The love that I felt as I looked down at that little boy was so overwhelming that I had to quickly wipe away the tears. A Christian song that I know and love came into my mind and these lyrics rang in my ears:

"Love like a hurricane, I am the tree...
Bending beneath the weight of it's wind and mercy."

That was the perfect way to describe it - the love I felt in that moment. This love. A hurricane. A massive, unquantifiable explosion of love for him. For them. That's what this has felt like for me.

I feel like I've treading water for so long...waiting to feel like I was where God wanted me to be. Aspects of my life have felt like that along the way, you know? Signing with Deseret Book and performing with Time Out for Women has been a big one of those. Having Violet was another. I just knew I was supposed to be having this baby (little did I know the adventure I was setting out on haha). Overall, though? I feel like I've just been...waiting. Waiting for things to fall into place. Working so hard to try to make things (ew. dating is the literal worst.), trying to magnify my callings at church, focusing on self-improvement and getting closer to God...and nothing seemed to be happening.

And then all of a sudden? Everything happened.


Trust the wait.
Embrace the uncertainty.
Enjoy the beauty of becoming.
When nothing is certain, anything is possible.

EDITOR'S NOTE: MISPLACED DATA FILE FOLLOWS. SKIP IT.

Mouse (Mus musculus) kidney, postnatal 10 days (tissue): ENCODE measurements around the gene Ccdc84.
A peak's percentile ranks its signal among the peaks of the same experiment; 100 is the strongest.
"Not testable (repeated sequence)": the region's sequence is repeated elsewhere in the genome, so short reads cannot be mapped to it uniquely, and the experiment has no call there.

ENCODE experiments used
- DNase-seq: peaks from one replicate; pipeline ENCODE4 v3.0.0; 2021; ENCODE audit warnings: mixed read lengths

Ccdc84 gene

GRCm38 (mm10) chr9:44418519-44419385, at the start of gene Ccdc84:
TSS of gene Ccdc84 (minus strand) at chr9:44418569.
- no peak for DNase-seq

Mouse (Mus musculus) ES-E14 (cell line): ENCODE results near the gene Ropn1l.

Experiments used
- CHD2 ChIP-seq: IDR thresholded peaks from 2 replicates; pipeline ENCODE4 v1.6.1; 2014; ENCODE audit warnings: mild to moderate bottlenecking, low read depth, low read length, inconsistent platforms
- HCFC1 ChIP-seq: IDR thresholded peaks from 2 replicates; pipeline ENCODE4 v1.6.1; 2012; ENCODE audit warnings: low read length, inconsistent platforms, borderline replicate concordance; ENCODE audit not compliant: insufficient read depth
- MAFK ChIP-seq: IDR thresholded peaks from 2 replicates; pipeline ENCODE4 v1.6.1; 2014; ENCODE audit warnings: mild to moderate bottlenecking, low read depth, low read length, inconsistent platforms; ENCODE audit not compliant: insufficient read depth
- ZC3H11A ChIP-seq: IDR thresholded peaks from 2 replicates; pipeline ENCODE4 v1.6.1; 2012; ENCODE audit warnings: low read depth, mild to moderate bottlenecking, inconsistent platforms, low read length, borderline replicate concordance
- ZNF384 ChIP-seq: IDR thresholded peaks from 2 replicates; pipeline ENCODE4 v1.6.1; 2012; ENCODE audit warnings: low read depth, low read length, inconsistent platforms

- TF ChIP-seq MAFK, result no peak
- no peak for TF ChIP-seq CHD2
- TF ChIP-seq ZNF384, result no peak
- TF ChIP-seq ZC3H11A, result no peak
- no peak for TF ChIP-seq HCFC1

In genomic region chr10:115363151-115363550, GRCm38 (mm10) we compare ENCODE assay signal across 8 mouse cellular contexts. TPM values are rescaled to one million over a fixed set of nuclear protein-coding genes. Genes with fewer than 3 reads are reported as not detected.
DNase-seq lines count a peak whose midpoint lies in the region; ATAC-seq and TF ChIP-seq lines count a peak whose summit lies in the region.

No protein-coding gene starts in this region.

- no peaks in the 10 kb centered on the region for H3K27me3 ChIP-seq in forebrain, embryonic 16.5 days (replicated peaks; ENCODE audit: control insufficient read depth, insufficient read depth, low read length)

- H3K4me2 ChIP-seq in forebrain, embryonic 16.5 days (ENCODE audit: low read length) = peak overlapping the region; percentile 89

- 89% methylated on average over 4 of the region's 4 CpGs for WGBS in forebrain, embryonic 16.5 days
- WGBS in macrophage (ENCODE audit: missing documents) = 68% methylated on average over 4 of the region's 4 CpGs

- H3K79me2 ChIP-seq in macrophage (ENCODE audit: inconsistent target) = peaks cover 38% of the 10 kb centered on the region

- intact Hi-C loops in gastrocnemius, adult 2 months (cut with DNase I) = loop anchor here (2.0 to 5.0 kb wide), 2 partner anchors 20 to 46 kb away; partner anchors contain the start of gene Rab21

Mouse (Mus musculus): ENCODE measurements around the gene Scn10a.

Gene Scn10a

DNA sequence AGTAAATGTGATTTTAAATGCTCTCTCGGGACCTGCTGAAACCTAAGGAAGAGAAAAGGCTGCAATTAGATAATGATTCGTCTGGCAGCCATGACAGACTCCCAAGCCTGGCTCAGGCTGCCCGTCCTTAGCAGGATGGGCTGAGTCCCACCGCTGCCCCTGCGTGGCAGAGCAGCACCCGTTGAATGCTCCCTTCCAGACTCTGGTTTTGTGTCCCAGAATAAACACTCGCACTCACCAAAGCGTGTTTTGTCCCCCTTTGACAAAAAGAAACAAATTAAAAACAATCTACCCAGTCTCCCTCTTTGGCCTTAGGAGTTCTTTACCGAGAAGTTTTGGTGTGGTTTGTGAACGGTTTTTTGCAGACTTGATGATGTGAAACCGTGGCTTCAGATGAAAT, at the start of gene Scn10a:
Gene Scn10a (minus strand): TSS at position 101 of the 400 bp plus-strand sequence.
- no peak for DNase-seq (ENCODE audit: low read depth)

--Mandy Hale


Wednesday, May 31, 2017

True Story

I have a plethora of embarrassing stories, you guys.


(" you know...what a 'plethora' is..?" - movie trivia!)

I like to share them with you because you seem to enjoy them and that makes me happy.

Ready for your next installment?

Here ya go:

Once upon a time I was asked to sing in stake conference. I was in my early twenties (not endowed) and I sang frequently for things like I wasn't super worried about it.

Day of, however? Super nervous.

So nervous, in fact, that I found myself frantically fighting with the zipper on my pencil skirt in the bathroom just a few minutes before I was supposed to sing (much like my last-minute bathroom fiasco when I dunked my dress in the toilet right before leading stake choir - remember that little jewel of a tale?!). After hearing a little "pop!" from the general area of the zipper, I decided to forego the unzipping of said skirt and rushed out of the bathroom.

I tried to look nonchalant as I waltzed into the chapel and onto the stand.

I got up.

I sang.

I sat down.

I remember glancing over at my sister after I finished singing like I always do (she was accompanying me for that performance), and her was super awkward. She looked like she really wanted to tell me something, but she was sitting at the piano and too far away for me to chit chat with. 'Did I sound bad or something..??' I wondered.